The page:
Lack of exercise is a growing concern globally, with an estimated one in four adults not getting enough physical activity to maintain good health.
It is a growing issue in the Gulf states, as major societal changes driven by rapid economic growth have forced many into sedentary lifestyles with poor diets and low rates of exercise. These lifestyles produce well-understood consequences, including obesity, heart disease, diabetes, and several types of cancer.
Some Gulf states have among the highest rates of obesity in the world, with more than 30 per cent of the population in Kuwait, Qatar, and Saudi Arabia overweight. This is reflected in some of, for instance, the highest rates of diabetes in the world.
The threat of inactivity
Inactivity is a major contributor to the global burden of disease, accounting for around 5 million deaths per year.
The cost of treating preventable diseases caused by lack of exercise is also a financial burden, with estimates suggesting that it could cost healthcare systems US$300 billion by 2030. In addition, the economic cost of lost productivity due to illness and disability is substantial.
Despite these alarming statistics, many countries still do not prioritise physical activity in their public health policies. This is often because exercise is seen as a personal responsibility, rather than a public health issue.
This lack of attention to the problem of inactivity has led to limited investment in infrastructure and initiatives to encourage physical activity. Indeed, a report by the World Health Organisation noted that Kuwait had the highest prevalence of physical inactivity, with 67 per cent failing to meet minimum standards for exercise.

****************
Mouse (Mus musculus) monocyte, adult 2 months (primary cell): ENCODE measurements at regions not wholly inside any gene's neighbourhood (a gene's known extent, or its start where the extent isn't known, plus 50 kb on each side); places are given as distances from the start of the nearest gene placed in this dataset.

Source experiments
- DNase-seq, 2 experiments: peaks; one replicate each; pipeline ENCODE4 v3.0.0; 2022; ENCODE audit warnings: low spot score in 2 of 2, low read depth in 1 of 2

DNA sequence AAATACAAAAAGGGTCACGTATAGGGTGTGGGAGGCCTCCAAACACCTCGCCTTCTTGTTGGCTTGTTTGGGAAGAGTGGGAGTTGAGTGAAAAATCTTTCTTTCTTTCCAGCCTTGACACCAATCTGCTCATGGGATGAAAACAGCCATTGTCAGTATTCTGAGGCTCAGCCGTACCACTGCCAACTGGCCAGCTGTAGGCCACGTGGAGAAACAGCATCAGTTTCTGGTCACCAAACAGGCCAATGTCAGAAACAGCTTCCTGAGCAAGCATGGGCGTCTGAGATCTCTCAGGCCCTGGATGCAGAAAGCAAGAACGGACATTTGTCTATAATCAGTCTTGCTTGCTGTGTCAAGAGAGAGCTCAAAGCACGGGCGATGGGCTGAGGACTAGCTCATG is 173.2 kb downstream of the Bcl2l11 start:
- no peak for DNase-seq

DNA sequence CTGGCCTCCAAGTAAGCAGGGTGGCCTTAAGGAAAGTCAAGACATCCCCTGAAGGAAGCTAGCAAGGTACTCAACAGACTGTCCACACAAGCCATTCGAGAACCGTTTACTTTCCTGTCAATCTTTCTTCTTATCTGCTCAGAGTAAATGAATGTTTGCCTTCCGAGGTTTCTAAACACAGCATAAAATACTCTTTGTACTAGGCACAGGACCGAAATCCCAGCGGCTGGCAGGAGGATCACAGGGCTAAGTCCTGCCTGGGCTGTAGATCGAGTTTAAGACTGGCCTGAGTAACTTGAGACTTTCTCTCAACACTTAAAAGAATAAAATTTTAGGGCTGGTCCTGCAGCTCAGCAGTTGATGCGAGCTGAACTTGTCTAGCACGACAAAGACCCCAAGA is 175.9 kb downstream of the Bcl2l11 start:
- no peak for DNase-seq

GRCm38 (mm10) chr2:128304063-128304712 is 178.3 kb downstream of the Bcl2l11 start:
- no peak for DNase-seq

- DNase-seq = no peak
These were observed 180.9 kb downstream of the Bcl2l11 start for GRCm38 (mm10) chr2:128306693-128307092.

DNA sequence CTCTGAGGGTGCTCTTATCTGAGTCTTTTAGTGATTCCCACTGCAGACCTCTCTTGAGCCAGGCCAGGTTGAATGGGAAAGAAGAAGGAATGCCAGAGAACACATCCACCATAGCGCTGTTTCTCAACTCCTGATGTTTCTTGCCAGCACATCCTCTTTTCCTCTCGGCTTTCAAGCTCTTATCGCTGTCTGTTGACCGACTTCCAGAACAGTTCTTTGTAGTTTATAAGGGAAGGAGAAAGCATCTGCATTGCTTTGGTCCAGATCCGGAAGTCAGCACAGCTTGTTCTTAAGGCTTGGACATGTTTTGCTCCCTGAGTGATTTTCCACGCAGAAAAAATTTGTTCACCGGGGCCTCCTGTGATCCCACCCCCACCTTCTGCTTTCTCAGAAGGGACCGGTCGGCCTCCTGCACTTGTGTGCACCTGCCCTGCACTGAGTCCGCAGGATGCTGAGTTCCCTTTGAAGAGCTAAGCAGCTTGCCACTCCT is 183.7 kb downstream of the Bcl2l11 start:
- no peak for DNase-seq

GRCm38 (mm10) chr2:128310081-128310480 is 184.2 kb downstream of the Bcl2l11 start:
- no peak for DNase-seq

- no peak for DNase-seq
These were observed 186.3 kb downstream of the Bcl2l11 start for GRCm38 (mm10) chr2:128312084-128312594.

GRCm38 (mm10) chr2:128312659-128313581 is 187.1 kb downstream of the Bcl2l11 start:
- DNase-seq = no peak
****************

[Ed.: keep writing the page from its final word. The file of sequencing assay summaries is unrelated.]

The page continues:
Moreover, increasingly sedentary lifestyles, driven by technology and the changing nature of work, are only exacerbating the problem. In the Gulf, sitting for long hours in front of screens, whether for work or leisure, is becoming more and more common as the economy reorientates around white-collar work, and cities become increasingly dependent on cars.
This inactivity is taking a serious toll on public health, with studies showing that people who sit for more than six hours per day have a higher risk of dying from heart disease and other causes.
It is clear the Gulf region has a serious problem with obesity. Without concerted action, the cost of treating preventable diseases and the impact on productivity will only continue to rise.
The United Arab Emirates is among those nations to take tangible steps to combat obesity, introducing measure to discourage the consumption of unhealthy food and drink. These include a 50 per cent tax on carbonated drinks and a 100 per cent tax on energy drinks.
However, reducing obesity – and lifestyle-related disease – requires increasing the rate of physical activity. Governments, employers, and individuals across the Gulf region must therefore prioritise physical activity and invest in initiatives to encourage it.
References available on request.